Finding ways to be social without booze felt…. impossible. I tried meeting friends for coffee before they went out drinking, but that left me with the hours of 8 to 11pm to hang out on my couch indiscriminately watching television. It was embarrassing how caught up I was on all my TV-watching. It was sad. I was sad. I leaned on Marty occasionally, though it was rarely exciting. But there was a bright spot: having coffee with friends rather than drinking with friends reminded me of why I liked them before they became my drinking buddies.
Two weeks without a drink and I had to figure out how to gather the energy to expose myself to Chicago’s version of March. The weather is something akin to what other cities might experience the first few days of January — air so cold it saps all the moisture from your face in under ten seconds and you lose the feeling in your toes in less than ten minutes. Chances of being able to survive outside on a bike were slim, but I was expected at Isabella’s show at the Art Institute. I left on two wheels at 4:30 with instructions to be fast blest Isabella missed her reservations at Balena. When I arrived, there appeared to be thousands of people filing in. What wasn’t immediately obvious was the line that started at the door to the gallery that snaked all the way around the block. I committed to see Isabella’s work and I was prepared to commit to that line. That long, cold line. With nothing to help me pass the time but my phone.
With apparently no imagination, I texted Marty knowing he was to return that evening from a work retreat in some far off town. But he hit a snag: he had left his keys with the parking attendant at work before the retreat, and got back too late to retrieve them. He was without a way to get into his car and his apartment. Instead he checked into a super fancy hotel downtown for the night. He invited me up after the show.
It took about an hour to shuffle into the building and then get herded to the elevator and up to the gallery, but I made it. I scrambled to find Isabella.
“Thank you so much for coming,” she gushed. “It means so much to me. You’re such a good friend.” That last part she said with a hint of saccharine, but I knew she meant it. She only stayed long enough to show me her prints of produce and then she was off to dinner.
I stayed a little longer, strolling through the gallery, admiring work that made me feel both inadequate and inspired. I turned up the gas when they starting kicking people out and pedaled up to Marty’s hotel. I went straight to his room and found him watching sports in a robe.
With basketball on in the background, he dazzled me stories of trust-falls, talent shows and the team cooking competitions. All I had to contribute was a long, relentless complaint about standing in line in the cold for an hour to get into the show that I could only enjoy for ten minutes. I must have repeated myself about the cold a few times because he mocked me about STANDING IN LINE FOR AN HOUR.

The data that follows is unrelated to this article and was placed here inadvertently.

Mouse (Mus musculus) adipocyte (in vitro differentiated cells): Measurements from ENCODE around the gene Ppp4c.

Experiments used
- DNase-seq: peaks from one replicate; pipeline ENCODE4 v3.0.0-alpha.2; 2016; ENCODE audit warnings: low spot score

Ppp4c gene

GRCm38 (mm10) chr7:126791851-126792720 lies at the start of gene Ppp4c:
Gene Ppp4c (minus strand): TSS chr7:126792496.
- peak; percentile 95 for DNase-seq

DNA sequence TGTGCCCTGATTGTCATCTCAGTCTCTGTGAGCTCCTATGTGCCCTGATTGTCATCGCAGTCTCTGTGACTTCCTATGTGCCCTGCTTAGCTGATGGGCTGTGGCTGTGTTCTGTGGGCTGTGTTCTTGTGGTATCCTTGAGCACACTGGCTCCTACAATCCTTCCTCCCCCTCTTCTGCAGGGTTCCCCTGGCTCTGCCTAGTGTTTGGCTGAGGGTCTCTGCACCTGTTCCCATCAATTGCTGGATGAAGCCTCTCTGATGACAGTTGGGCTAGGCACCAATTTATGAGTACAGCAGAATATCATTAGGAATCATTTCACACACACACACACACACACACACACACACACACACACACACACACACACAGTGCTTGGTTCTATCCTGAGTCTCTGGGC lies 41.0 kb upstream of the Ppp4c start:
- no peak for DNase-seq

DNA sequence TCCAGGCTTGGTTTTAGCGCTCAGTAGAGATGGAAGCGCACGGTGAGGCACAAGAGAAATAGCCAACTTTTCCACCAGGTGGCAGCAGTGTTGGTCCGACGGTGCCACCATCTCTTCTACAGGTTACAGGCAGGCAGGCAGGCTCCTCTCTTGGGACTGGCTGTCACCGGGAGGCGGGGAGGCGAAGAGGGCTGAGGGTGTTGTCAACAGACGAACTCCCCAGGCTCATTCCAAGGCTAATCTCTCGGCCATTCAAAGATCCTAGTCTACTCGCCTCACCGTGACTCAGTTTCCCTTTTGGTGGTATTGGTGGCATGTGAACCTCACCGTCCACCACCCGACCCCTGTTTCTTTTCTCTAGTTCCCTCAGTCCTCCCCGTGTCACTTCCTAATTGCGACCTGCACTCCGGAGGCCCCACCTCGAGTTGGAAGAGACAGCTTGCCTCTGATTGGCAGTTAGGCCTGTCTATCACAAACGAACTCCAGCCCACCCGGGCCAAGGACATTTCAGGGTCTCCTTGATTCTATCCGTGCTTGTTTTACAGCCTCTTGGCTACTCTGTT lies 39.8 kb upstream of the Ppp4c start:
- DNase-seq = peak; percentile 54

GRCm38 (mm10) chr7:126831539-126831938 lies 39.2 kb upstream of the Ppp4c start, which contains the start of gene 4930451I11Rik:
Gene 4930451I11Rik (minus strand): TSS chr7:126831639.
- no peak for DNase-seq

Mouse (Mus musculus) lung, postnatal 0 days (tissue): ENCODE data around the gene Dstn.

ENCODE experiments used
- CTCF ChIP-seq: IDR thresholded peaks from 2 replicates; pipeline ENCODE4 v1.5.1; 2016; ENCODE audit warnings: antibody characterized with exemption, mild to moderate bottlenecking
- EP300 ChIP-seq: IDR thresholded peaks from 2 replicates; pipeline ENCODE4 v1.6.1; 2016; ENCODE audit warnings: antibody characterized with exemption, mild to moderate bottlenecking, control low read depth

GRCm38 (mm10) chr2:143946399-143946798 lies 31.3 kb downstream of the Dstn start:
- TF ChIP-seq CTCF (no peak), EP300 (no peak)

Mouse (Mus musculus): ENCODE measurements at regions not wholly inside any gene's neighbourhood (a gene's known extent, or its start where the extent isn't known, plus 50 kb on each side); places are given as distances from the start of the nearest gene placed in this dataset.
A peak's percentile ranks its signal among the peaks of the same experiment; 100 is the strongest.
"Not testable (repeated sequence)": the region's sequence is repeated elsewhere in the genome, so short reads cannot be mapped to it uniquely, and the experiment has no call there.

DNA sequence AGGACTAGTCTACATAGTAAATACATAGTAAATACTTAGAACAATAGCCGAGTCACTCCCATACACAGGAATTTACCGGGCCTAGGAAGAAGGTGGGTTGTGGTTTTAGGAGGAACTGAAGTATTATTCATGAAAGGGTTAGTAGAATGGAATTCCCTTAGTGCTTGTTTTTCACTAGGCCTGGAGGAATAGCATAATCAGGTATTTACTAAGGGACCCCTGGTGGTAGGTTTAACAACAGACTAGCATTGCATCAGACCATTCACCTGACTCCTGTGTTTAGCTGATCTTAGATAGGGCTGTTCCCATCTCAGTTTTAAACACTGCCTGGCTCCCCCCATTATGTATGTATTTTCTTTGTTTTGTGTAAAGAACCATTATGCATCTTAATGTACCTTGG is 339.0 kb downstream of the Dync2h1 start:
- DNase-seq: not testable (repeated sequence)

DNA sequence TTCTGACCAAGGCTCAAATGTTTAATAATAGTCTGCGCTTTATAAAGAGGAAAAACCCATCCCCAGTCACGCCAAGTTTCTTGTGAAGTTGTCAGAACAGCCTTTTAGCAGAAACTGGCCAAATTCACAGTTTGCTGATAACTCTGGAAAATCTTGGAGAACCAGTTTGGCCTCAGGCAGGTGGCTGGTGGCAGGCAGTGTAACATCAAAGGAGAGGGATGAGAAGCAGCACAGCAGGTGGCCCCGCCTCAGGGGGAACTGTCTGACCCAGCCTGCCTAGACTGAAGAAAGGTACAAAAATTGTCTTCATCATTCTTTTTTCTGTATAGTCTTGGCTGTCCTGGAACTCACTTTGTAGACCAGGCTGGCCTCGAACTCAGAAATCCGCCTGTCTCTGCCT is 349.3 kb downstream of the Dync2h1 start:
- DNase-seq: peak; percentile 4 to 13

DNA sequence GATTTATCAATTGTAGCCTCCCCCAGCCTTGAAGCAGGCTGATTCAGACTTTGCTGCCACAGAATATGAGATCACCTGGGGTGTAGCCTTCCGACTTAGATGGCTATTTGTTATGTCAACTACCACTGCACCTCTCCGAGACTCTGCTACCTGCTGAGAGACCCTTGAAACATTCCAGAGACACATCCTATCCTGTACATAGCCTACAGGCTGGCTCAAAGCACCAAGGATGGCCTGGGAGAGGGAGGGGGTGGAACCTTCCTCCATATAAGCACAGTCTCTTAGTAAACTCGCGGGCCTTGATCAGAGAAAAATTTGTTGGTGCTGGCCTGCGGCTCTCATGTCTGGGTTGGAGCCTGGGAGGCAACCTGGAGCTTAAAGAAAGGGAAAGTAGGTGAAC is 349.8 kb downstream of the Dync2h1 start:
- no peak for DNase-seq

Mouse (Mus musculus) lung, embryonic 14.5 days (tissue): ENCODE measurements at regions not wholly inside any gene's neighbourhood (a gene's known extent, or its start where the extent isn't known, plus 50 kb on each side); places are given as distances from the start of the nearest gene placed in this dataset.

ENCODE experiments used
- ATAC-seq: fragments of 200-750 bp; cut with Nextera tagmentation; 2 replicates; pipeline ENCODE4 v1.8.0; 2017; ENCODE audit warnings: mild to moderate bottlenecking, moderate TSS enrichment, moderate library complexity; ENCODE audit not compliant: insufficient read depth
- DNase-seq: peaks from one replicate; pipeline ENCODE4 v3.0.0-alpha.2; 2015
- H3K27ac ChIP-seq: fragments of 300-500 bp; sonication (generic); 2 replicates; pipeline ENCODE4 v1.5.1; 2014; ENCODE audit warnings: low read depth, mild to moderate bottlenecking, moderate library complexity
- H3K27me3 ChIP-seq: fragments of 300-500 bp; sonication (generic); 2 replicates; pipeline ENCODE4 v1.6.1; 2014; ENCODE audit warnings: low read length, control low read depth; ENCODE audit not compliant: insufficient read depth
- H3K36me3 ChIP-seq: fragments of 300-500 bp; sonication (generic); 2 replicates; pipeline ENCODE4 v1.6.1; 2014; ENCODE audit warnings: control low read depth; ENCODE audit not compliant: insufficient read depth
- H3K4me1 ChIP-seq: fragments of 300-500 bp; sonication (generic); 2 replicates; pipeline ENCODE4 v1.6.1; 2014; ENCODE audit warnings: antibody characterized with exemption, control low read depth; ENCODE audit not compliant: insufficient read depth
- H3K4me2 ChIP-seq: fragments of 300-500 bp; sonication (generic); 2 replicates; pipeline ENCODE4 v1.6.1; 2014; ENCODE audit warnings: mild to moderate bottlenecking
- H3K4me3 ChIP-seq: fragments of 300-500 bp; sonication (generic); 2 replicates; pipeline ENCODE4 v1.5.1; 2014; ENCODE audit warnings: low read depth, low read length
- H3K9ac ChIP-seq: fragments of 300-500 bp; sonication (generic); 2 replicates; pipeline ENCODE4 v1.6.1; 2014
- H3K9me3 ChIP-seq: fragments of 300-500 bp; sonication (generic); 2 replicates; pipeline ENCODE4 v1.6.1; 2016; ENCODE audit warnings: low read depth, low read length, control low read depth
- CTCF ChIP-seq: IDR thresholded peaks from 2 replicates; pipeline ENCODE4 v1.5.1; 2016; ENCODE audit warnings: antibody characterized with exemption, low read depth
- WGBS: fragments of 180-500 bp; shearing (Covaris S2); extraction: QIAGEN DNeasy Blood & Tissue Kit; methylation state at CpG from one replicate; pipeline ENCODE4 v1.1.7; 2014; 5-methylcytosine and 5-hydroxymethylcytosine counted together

We laid in bed and the questions got increasingly personal. He needled me for a drunk-a-log and I accommodated him. I told him about the first time I quit drinking. It was a night when I had been over-served by 2am but continued drinking at a 4am bar. The last thing I remembered was doing a shot of Jameson with a Jameson and soda chaser. I had no recollection of how I got home that night but I didn’t bother to take off my clothes and I woke up covered in bruises. I found my bike four blocks away.
“Did you ever pee your pants?” he asked. This question I laughed at and answered in the affirmative.
“Did you ever drink alone?” he asked. This one I hesitated to answer, but I couldn’t lie.
“Yes,” I said. When I was drinking I was never ashamed about drinking alone, and I did it an awful lot. When I was put on the spot, I didn’t want to admit it to him or myself.
Marty ordered a pile of meat and fries to munch on while we watched Silver Linings Playbook. The insanity the movie was trying to illustrate was very real to me. Somehow, I could draw parallels between that story and the one that played out between me and Noah. It was painful in a way I couldn’t look away. Marty fell asleep and missed the whole thing.
The next morning, we figured out a way to get into his apartment, but since it wouldn’t be until 2pm, we snuck into a greasy diner near Rush Street for eggs, toast and coffee — a hangover breakfast without the hangover. After breakfast, we had more time to kill so we went to Barnes and Noble for coffee. I bought another Nora Ephron book. If I wasn’t going to be drinking anymore, I may as well be well-versed in all things romantic and comedic, I reasoned.
We sat at a table and Marty put his head down while I read. He didn’t have much interest in reading. About half-way through the second page I interrupted Marty’s nap.
“Can I tell you something?” I asked.
He lifted his head.
“When you asked me if I drank alone, I didn’t want to tell you I did.”
“I know,” he said. “And if you told me you didn’t, I wouldn’t have believed you.”
“It’s not fair,” I said. “I don’t want to be like this.”
“I know. It’ll get easier.”
“I need a good distraction,” I said. “Something besides work. I don’t like work enough to feel like it’s bettering me.”
“I need one, too,” said Marty. “Like a marathon or something healthy. A positive activity.”
“I’ve always wanted to do the marathon,” I said. “But I didn’t want the training to get in the way of my drinking.”
“Huh,” he said.